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Street photography, humanism and the loss of innocence
Justin Carville

verbally’ (1984: 116), and Marie de Paor has contended that ‘Native Irish culture survived in words and traditional music’ (1993: 120). In fact, the perceived ‘absence of a visual tradition in Ireland, equal in stature to its powerful literary counterpart’, as Luke Gibbons once described it (1986: 10), has been central to debates on the identification of culturally differentiated practices of seeing and representation that may characterise a distinct Irish visual culture (Carville 2007, 2011; Dalsimer and Kreilkamp 1993; McBride 1984; McCole 2007). However, there are two

in Tracing the cultural legacy of Irish Catholicism
Louise Fuller

expressions of Catholic and Irish identity state were also very concerned to further the aim of restoring the Irish language and culture to its rightful position and they did this chiefly by means of the education system. Church and political interests had the same vision of the purity and distinctiveness of Irish culture and were equally concerned to restore, maintain and protect what was seen as the unique Irish Catholic identity from what were perceived to be alien influences emanating from abroad. Independence made it possible to copper-fasten Catholic identity and

in Irish Catholic identities
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Joshua Davies

culture, as well as Irish culture, Roman culture, the Normans, as well as the Jewish communities who arrived after the Norman Conquest only to be expelled 200 years later, among many other arrivals.11 The political meaning of the Hugin is perhaps most clearly expressed when it is situated alongside the arrival of another vessel that docked in Tilbury, Essex, the year before:  HMT Empire Windrush, which brought one of the first large groups of West Indian migrants to the UK. The history of the Hugin is another example of medievalist double consciousness: an event that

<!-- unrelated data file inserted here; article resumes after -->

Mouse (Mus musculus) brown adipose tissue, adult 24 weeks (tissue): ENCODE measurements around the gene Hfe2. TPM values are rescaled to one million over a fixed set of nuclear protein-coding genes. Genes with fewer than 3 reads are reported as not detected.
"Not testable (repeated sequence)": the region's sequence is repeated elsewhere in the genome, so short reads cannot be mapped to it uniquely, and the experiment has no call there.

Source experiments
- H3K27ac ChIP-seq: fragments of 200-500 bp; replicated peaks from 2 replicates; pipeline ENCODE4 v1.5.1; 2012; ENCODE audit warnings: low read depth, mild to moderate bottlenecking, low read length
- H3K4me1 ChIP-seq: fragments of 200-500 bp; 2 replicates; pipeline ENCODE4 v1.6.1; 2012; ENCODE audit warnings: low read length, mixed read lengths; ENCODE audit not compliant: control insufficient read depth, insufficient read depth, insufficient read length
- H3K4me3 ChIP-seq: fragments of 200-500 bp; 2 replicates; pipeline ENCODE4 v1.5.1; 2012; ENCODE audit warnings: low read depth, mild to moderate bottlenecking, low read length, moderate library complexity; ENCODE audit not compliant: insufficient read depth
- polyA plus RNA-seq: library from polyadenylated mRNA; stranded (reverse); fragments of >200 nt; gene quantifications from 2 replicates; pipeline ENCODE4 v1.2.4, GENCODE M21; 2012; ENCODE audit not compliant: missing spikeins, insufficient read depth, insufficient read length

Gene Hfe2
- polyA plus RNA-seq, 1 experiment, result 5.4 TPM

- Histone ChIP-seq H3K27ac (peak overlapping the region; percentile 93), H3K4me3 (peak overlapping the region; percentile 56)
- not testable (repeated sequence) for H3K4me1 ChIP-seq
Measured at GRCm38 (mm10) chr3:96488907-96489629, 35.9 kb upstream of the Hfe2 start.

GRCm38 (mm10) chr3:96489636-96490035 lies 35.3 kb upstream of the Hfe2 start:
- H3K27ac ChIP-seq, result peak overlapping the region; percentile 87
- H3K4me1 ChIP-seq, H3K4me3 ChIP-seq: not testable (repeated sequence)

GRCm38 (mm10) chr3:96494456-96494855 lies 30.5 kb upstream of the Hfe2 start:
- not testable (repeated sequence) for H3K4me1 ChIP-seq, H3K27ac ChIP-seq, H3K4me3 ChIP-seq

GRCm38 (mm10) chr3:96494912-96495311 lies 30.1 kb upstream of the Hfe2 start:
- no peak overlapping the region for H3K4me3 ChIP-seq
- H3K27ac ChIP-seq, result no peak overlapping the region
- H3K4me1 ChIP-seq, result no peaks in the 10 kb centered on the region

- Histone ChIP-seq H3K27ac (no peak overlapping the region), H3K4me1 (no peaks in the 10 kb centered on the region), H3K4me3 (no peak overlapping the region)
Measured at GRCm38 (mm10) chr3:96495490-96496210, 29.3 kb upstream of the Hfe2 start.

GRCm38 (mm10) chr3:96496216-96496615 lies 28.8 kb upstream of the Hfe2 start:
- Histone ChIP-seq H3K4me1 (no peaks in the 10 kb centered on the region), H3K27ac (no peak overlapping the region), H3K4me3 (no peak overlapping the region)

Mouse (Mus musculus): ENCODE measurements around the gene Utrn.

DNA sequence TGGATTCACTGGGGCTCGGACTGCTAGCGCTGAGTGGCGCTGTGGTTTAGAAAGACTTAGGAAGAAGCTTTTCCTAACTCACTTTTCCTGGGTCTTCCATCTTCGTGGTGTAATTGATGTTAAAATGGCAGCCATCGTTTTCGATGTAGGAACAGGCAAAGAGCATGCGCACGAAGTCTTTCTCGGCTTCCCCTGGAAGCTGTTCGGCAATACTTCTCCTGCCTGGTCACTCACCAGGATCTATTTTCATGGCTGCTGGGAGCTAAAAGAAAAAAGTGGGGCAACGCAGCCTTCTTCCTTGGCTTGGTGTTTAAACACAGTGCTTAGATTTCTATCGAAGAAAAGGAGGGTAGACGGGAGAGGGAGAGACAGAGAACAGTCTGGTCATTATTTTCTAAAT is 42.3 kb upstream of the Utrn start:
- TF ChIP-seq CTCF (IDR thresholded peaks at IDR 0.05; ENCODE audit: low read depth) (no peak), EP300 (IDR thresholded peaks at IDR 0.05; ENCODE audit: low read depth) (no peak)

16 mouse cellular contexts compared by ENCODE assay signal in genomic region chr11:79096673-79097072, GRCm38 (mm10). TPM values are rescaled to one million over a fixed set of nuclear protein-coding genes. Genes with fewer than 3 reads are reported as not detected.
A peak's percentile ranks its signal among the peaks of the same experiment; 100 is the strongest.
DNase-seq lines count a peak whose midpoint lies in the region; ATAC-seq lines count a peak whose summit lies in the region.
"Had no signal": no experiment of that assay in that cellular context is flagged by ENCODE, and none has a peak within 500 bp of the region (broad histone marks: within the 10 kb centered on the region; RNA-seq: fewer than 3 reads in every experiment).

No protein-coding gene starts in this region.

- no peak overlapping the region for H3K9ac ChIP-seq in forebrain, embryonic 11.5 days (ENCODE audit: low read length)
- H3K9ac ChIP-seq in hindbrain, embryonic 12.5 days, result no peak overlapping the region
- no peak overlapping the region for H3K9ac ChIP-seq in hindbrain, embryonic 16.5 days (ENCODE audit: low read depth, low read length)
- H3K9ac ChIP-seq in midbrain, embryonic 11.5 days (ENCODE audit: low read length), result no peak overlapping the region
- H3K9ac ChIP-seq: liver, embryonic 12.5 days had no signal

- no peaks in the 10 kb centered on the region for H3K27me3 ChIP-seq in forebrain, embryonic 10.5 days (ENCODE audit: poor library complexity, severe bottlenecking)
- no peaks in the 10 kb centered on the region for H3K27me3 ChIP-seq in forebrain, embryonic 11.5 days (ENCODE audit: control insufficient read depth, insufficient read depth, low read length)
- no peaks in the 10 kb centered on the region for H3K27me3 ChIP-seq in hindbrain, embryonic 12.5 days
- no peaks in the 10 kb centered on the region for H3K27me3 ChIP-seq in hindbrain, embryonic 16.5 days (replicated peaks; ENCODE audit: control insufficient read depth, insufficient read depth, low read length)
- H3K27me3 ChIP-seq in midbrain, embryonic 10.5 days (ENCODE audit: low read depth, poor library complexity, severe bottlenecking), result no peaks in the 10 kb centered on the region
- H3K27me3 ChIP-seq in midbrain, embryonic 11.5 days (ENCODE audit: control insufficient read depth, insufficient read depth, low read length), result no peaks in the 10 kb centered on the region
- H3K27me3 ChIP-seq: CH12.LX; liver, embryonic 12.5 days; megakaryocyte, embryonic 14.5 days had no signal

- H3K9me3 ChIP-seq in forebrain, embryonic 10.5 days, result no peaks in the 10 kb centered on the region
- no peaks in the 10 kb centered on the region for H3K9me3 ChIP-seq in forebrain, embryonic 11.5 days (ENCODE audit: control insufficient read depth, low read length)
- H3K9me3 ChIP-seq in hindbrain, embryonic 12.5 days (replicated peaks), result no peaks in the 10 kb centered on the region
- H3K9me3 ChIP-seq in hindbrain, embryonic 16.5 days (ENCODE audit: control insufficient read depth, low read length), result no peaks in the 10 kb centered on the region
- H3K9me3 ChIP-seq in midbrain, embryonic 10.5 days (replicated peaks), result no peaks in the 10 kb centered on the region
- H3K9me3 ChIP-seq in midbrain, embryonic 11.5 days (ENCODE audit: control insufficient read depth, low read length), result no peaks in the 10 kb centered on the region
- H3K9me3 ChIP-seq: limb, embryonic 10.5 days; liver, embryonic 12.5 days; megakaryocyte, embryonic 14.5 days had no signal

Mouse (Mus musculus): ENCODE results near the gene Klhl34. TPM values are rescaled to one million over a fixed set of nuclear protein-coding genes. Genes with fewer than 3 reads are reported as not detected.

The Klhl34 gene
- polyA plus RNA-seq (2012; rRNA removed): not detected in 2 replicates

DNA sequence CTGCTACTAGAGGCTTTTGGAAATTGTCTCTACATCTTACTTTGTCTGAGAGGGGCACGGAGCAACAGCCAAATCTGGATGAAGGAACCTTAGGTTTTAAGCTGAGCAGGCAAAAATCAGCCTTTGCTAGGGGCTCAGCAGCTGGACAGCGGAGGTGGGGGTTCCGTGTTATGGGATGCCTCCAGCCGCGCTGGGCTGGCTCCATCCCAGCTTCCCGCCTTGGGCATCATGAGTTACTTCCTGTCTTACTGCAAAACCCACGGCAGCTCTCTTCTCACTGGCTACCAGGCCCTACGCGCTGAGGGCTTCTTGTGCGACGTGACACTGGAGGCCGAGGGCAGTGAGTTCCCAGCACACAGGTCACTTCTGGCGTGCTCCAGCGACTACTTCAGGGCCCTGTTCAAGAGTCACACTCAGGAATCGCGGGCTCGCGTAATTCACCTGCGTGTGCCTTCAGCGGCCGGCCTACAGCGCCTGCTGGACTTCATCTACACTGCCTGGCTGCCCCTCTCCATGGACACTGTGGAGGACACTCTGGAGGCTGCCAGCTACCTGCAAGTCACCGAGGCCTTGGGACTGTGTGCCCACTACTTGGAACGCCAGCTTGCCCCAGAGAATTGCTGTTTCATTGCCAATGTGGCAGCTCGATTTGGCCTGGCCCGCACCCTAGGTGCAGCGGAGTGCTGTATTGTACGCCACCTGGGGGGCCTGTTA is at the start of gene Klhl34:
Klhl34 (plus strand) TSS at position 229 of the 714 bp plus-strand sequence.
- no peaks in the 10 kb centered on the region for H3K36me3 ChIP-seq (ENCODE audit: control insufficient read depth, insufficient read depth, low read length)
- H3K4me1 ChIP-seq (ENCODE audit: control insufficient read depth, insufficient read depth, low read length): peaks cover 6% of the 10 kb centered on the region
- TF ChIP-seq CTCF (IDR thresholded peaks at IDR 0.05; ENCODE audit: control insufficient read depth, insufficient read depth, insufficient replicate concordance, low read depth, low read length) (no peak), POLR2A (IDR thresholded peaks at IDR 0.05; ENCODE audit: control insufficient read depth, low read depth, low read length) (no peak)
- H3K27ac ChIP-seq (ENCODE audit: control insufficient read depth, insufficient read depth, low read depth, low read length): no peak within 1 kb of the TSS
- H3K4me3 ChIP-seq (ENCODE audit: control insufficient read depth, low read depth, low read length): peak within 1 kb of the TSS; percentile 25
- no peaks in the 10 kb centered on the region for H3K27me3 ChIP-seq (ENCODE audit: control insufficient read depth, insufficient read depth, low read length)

in Visions and ruins
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O’Faoláin and the descent of The Bell
Niall Carson

frustrations that he felt with the production of a distinctly Irish body of literature, and with the general paucity of activity among Irish writers goes some way towards explaining why he decided to attempt to publish The Bell. That he should go so far as to see the Mass Observation of Irish society as it was lived as necessary is a testament to what he perceived as the barrenness of Irish culture. O’Faoláin was starting from first principles, asking: what is Irish culture, how do the Irish actually live? Without such information a comprehensive picture of Ireland would be

in Rebel by vocation
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Signing off
Niall Carson

editors’ failure to find content that was relevant to a modern Irish market. O’Faoláin may have been idealistic in trying to start from scratch and build the edifice of Irish culture anew, but The Bell and its writers left an important mark on the Irish cultural imagination. Ireland’s youth in the decade when The Bell stumbled towards its demise, were not interested enough in the magazine to ensure its survival; it had lost its ability to engage and was overtaken by other fora. Yet its legacy remains assured because it uniquely crystallised the faults of an

in Rebel by vocation